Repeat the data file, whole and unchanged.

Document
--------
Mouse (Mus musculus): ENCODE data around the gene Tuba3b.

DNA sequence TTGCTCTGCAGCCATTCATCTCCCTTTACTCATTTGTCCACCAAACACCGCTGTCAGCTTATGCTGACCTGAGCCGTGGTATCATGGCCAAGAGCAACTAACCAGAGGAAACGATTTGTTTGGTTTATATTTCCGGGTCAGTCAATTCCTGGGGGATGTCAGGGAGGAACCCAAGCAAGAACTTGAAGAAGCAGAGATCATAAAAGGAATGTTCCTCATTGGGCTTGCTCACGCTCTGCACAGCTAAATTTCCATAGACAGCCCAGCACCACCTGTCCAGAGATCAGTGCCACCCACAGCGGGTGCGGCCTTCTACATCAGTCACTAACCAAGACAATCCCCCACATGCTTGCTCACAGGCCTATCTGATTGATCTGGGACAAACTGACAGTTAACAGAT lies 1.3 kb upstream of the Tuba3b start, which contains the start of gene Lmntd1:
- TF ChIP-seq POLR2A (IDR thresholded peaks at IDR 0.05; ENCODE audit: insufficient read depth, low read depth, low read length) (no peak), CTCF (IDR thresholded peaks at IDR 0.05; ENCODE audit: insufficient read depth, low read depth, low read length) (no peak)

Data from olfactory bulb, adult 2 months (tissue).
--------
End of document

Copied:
Mouse (Mus musculus): ENCODE data around the gene Tuba3b.

DNA sequence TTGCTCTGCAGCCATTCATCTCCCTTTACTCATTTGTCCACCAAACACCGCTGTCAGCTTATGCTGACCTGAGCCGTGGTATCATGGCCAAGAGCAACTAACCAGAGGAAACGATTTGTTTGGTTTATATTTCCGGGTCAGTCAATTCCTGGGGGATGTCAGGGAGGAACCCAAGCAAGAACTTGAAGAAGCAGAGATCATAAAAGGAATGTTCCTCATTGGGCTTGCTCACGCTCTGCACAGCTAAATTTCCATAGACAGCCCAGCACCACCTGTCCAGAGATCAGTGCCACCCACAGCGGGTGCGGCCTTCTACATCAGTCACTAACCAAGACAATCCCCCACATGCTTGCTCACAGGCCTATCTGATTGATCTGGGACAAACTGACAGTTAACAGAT lies 1.3 kb upstream of the Tuba3b start, which contains the start of gene Lmntd1:
- TF ChIP-seq POLR2A (IDR thresholded peaks at IDR 0.05; ENCODE audit: insufficient read depth, low read depth, low read length) (no peak), CTCF (IDR thresholded peaks at IDR 0.05; ENCODE audit: insufficient read depth, low read depth, low read length) (no peak)

Data from olfactory bulb, adult 2 months (tissue).